Sunday, May 1, 2011

Dirty Beaches

I'm getting around to posting this a bit late, but I kind of decided that I need to stay on top of writing down my thoughts and experiences with music and shows and things, because I have a decent amount of them and think about it more than anything else, which has to mean something.

Anyway, I saw Dirty Beaches at the Holocene last Sunday. I submitted a write-up for the show to the Willamette Week which is kind enough to provide us with a weekly print publication telling the people of Portland about most of the interesting things going on in their city this week. They didn't print my write-up, so I'm going to post it here so at least it gets some readership... sigh.

[RUST-COVERED ROCK N’ ROLL] Dirty Beaches is kind of like your dad’s (or grandpa’s) VHS copy of Elvis Presley’s Blue Hawaii—it’s old and the tracking has nearly destroyed what was left of the movie, leaving only pieces of the soundtrack between the crackling, distorted fuzz. Dirty Beaches builds each song from loops of the obliterated remainders of that golden age of rock n’ roll, including the 50 years of decay that rusted out all of the old cars and wiped out all of the hair grease, leaving just enough to remind us why our parents liked all of this crap in the first place.

This show was a perfect example of the shows I always seem to find myself at here in Portland, specifically Holocene shows. These shows consist of a headlining band that was very recently thrown into some sort of spotlight, and they don't appear to have fully adjusted quite yet.

The shows are always reasonably attended, but not crowded, and the bands always seem to play only 6-8 songs and then usually leave the stage without playing an encore because they probably just don't have enough songs prepared to do so.

Tennis was this way. Baths was this way. How to Dress Well was this way. And Dirty Beaches was this way.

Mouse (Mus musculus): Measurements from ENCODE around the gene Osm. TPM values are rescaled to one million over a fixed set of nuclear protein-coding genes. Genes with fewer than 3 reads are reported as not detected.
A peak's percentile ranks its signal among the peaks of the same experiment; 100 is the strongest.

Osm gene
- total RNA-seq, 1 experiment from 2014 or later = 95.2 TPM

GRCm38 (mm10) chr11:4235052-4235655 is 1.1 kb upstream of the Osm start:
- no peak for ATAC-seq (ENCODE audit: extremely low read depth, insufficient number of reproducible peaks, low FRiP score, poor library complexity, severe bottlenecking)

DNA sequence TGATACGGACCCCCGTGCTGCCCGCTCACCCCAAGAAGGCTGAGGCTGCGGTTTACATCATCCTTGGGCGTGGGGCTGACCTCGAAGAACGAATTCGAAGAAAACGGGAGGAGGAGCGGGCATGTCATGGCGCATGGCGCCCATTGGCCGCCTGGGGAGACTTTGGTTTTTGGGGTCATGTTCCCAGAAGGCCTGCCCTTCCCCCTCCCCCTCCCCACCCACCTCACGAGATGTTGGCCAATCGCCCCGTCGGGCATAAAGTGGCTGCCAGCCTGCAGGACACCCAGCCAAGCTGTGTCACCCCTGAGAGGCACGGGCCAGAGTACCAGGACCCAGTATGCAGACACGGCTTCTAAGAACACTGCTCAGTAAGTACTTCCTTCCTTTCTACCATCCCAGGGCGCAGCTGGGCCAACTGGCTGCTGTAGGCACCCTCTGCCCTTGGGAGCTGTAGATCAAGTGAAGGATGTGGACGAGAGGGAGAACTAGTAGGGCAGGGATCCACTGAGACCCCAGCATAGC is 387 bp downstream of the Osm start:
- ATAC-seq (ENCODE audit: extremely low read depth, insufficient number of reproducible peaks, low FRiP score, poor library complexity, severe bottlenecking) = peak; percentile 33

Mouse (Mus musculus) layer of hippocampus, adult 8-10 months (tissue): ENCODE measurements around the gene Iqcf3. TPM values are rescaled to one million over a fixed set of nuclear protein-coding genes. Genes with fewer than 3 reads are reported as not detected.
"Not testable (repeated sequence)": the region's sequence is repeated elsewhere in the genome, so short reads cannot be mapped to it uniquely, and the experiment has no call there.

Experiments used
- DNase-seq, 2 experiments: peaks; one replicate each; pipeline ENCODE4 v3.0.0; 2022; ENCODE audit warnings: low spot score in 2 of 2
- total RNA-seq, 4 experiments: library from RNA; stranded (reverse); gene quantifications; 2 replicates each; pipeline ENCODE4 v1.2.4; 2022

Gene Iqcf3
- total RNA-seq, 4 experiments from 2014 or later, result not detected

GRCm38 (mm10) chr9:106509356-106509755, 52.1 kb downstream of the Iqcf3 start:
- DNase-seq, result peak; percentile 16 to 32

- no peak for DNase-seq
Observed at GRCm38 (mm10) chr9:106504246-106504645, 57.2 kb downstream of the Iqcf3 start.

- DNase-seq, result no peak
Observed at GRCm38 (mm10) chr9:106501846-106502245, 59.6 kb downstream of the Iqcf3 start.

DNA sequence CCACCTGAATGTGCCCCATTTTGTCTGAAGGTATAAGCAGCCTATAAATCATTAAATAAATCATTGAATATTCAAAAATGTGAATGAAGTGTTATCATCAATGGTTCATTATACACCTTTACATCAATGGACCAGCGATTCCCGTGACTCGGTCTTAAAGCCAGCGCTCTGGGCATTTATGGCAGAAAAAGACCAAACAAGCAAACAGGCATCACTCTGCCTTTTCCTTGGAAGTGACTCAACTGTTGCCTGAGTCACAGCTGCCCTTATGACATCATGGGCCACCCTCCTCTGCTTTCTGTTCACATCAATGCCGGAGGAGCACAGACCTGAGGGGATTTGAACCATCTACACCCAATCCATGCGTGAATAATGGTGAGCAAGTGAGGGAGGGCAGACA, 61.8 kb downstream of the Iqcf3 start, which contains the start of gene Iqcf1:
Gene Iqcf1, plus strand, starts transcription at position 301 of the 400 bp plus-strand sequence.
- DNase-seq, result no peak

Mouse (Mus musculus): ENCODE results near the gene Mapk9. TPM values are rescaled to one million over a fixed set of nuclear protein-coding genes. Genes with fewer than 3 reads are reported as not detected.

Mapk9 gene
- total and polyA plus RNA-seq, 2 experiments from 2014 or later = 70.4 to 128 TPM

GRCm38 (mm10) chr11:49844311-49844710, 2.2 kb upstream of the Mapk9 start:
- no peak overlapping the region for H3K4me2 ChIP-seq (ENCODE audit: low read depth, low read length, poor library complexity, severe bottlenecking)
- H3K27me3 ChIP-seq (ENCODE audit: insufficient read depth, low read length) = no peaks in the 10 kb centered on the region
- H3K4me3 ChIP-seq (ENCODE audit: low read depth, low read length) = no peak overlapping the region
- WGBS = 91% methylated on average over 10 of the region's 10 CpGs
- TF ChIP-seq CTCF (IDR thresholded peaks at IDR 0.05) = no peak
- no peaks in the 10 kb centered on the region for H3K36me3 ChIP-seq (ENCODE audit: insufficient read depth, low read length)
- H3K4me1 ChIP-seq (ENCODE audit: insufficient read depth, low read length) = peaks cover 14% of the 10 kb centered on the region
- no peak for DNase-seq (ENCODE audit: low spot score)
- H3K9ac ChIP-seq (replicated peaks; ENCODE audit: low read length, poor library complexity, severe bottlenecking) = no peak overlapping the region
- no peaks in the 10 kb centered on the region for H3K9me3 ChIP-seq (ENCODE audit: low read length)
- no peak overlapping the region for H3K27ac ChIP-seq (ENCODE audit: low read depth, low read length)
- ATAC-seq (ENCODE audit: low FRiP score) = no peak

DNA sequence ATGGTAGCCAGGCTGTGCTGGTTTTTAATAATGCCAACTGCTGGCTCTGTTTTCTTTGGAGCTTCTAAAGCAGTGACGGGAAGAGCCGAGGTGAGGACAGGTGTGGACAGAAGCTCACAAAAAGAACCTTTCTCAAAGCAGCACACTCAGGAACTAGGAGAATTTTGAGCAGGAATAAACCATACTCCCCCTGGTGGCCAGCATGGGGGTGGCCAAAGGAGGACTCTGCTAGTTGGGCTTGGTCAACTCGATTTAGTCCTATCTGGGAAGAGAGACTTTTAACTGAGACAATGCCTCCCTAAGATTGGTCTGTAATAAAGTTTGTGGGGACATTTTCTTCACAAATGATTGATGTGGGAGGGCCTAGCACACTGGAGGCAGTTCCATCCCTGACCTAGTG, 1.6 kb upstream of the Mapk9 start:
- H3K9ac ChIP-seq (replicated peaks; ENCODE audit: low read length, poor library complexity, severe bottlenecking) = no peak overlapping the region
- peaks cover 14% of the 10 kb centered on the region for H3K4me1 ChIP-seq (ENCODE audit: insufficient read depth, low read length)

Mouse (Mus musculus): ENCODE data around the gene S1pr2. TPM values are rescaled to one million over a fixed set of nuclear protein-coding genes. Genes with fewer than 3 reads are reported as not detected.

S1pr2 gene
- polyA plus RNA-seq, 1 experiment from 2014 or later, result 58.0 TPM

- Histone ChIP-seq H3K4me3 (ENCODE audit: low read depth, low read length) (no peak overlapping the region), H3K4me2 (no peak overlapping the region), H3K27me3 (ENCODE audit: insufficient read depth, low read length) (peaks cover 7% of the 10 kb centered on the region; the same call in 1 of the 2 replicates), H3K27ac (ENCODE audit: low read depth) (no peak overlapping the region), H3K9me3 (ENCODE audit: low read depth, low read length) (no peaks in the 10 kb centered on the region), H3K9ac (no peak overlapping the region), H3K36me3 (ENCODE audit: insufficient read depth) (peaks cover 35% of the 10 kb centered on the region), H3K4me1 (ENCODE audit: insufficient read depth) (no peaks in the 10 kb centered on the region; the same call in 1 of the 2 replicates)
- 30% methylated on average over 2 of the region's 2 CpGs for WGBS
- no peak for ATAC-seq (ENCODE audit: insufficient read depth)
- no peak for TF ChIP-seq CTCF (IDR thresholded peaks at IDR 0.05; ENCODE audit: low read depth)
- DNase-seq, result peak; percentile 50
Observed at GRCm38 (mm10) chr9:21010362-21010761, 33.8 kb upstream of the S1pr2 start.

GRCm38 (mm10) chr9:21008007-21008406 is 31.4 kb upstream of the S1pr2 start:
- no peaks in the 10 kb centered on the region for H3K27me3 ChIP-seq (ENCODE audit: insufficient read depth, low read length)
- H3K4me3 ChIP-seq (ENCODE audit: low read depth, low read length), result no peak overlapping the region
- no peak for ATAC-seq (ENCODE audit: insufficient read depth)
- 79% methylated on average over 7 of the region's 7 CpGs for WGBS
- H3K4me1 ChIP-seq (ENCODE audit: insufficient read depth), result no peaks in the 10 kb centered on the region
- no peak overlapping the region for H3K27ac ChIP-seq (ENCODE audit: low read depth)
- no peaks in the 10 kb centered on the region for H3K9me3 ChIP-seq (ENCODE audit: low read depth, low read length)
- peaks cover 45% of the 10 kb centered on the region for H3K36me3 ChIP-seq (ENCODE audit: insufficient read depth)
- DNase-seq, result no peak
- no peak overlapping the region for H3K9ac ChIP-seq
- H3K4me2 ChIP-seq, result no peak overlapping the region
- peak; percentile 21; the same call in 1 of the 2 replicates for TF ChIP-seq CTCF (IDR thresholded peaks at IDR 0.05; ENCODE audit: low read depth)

By no means am I complaining. I actually really appreciate the simplicity and casualness of it. I'm not sure if it just feels appropriate for the type of music I'm seeing or maybe just for my normal energy and excitement level for shows nowadays, in comparison to being, say, 16 and being so pumped to see Slipknot that the concert is all you and your friends talk about the week before and after, and you even considered trying to collectively skip school that day so you could concentrate all day on "how fucking amped you are for the show tonight."

That being said, the show was what I expected. I was happy to see that he was still playing solo with his samples and guitar and hadn't upgraded to a full band like so many other one-person bands in the past 2-3 years. And he played "Lord Knows Best" which I really like, and at one point he got his greaser snarl on and even pulled out a pocket comb and slicked his hair back, which everyone applauded for and which got me thinking about self-made gimmicks vs. hype-made gimmicks and how everyone (including myself) talks about Dirty Beaches in the shadow of either Elvis Presley or David Lynch or both, which sounds absurd if you have never listened to him, and a near perfect description if you have (although since submitting that write-up, I have been thinking more and more that maybe it is something more along the lines of the Psycho half of The Jesus and Mary Chain's Psychocandy.)

Additionally, I have been experiencing some sort of weird sense of Iowa pride every time I see a band in Portland that is in some way connected with Iowa, typically through the Night People Record Label as was the case with both Dirty Beaches and a band I saw at the Rotture a few weeks ago, Rene Hell. I don't know, maybe that isn't so weird.

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